– the premium (option price), to be settled upfront or (less frequently) through periodic

payments.















The cash flow from the cap seller to the cap buyer, at time i, will be:

CFi = Max 0, [rm (i) − rc ] · N ·



T −t

m



(4A.3)



Derivative Contracts on Interest Rates



99



Note that, as the cap is an option, no payment takes place at time i if the difference

rm − rc is negative.

Consider the following example. On October 1, 2007, an interest rate cap is traded,

on 6-month Euribor (rm ), with rc = 4 %, N = 1 million euros, duration (T − t) of four

years, bi-annual payments and a premium of 0.25 % per annum, to be paid periodically,

every six months.

Table 4A.2 shows a possible evolution for the Euribor, as well as the payments (from

the cap seller to the buyer) that would follow from this evolution.

Table 4A.2 An example of cash flows generated by an interest rate cap

Date (i)



Euribor rm (i) Cap Rate (rc ) rm (i)−rc CFi (¤)



Periodic

Net flows (¤)

premium (¤)



1/04/2008



3.00 %



4.00 %



−1.00 %



0



1,250



−1,250



1/10/2008



3.20 %



4.00 %



−0.80 %



0



1,250



−1,250



1/04/2009



3.50 %



4.00 %



−0.50 %



0



1,250



−1,250



1/10/2009



4.00 %



4.00 %



0.00 %



0



1,250



−1,250



1/04/2010



4.25 %



4.00 %



0.25 %



1,250



1,250



0



1/10/2010



4.50 %



4.00 %



0.50 %



2,500



1,250



1,250



1/04/2011



4.75 %



4.00 %



0.75 %



3,750



1,250



2,500



1/10/2011



5.00 %



4.00 %



1.00 %



5,000



1,250



3,750



4A.4 INTEREST RATE FLOORS

An interest rate floor is an option (or rather, a portfolio of options) which, against payment

of a premium, gives the buyer the right to receive from the seller, throughout the duration

of the contract, the difference between a fixed and a variable rate, times a notional, if

such difference is positive. The fixed rate is called floor-rate, or strike-rate. No payment

takes place if the floating rate is higher than the floor rate.

The buyer of the floor hedges the risk of a fall in floating rates, which would lead to

a decrease in the interest income on his/her investments, without missing the benefits (in

terms of higher interest income) of a possible increase in rates. In other words, the floor

sets a minimum limit (but no maximum ceiling) to the return on his/her investments,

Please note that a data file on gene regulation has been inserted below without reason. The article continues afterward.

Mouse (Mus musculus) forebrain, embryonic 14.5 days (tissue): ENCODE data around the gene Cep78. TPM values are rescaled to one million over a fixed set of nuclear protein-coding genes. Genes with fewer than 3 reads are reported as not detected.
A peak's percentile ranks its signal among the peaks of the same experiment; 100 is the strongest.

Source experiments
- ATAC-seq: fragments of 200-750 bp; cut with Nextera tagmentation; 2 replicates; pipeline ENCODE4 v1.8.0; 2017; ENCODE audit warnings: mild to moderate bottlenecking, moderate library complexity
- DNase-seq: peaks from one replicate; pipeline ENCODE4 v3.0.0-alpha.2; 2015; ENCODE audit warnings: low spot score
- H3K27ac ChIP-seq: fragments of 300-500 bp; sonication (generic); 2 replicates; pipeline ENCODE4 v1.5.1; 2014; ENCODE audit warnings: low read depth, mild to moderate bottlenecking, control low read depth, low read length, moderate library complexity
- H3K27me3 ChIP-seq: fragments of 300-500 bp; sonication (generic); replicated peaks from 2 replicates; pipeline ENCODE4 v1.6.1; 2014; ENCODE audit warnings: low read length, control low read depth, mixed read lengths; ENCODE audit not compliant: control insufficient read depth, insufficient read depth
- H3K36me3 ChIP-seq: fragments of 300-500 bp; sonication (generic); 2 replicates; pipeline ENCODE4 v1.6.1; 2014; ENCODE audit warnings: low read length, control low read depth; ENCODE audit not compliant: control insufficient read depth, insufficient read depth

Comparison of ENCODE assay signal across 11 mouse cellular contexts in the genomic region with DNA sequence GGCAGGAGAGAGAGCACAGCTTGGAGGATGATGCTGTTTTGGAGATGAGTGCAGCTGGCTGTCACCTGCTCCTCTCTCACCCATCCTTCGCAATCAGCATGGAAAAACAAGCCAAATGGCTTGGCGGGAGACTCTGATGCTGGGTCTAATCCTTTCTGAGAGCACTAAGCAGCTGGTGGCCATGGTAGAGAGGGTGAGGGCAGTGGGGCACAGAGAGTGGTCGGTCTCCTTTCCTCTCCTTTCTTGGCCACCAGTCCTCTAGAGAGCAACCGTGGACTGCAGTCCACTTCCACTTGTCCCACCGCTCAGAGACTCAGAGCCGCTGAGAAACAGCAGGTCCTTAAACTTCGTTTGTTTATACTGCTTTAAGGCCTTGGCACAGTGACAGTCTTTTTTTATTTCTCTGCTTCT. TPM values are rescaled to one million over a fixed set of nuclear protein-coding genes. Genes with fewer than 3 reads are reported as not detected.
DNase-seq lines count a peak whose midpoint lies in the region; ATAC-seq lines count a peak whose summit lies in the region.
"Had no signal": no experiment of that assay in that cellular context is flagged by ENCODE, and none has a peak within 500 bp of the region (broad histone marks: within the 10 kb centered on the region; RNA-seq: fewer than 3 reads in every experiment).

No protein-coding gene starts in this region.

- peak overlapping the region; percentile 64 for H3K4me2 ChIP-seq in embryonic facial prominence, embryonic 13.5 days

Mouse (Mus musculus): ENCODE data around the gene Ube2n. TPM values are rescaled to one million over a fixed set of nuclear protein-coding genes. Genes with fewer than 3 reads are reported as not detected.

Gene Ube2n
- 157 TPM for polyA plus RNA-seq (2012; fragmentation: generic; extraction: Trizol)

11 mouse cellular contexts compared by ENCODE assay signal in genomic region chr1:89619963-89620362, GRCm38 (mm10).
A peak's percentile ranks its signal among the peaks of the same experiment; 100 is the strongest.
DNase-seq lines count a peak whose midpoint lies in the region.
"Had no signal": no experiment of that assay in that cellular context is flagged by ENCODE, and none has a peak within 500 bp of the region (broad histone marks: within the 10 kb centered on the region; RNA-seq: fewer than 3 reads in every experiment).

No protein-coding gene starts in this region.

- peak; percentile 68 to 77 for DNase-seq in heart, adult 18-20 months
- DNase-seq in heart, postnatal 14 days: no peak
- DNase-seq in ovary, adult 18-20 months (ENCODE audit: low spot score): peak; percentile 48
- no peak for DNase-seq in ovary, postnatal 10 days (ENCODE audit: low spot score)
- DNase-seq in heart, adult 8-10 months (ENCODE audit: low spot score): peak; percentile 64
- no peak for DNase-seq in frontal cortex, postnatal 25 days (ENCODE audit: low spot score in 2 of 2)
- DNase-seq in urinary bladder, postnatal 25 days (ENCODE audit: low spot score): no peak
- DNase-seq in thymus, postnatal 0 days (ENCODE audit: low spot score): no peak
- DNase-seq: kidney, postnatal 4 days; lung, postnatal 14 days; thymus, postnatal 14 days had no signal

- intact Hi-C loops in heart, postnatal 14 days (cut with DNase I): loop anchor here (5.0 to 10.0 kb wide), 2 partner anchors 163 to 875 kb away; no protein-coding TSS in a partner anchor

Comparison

which will be given by the floor rate, minus the cost of the premium (expressed on an

annual basis).

The key elements of a floor contract are the same as for a cap. The only difference is

that the fixed rate specified by the contract is now called a floor rate (rf ).

The cash flow from the floor seller to the floor buyer, at time i, will be:

CFi = Max 0, [rf − rm (i)] · N ·



T −t

m



(4A.4)



Note that, as the floor is an option, no payment is made if the difference rf − rm is

negative at time i.



100



Risk Management and Shareholders’ Value in Banking



Consider the following example. On October 1, 2007, an interest rate floor is traded,

on 6-month Euribor (rm ), with rf = 2 %, N = 1 million euros, duration (T − t) of four

years, bi-annual payments and a premium of 0.25 % per annum, to be paid periodically,

every six months.

Table 4A.3 shows a possible evolution for the Euribor, as well as the payments (from

the floor seller to the buyer) that would follow from this evolution.

Table 4A.3 An example of cash flows generated by an interest rate cap

Date (i)



Floor Rate (rf ) Euribor Rm (i) rf − rm (i) CF i (¤)



Periodic

Net flows (¤)

premium (¤)



1/04/2008



2.00 %



3.00 %



−1.00 %



0



1,250



−1,250



1/10/2008



2.00 %



2.75 %



−0.75 %



0



1,250



−1,250



1/04/2009



2.00 %



2.50 %



−0.50 %



0



1,250



−1,250



1/10/2009



2.00 %



2.20 %



−0.20 %



0



1,250



−1,250



1/04/2010



2.00 %



2.00 %



0.00 %



0



1,250



−1,250



1/10/2010



2.00 %



1.70 %



0.30 %



1,500



1,250



250



1/04/2011



2.00 %



1.50 %



0.50 %



2,500



1,250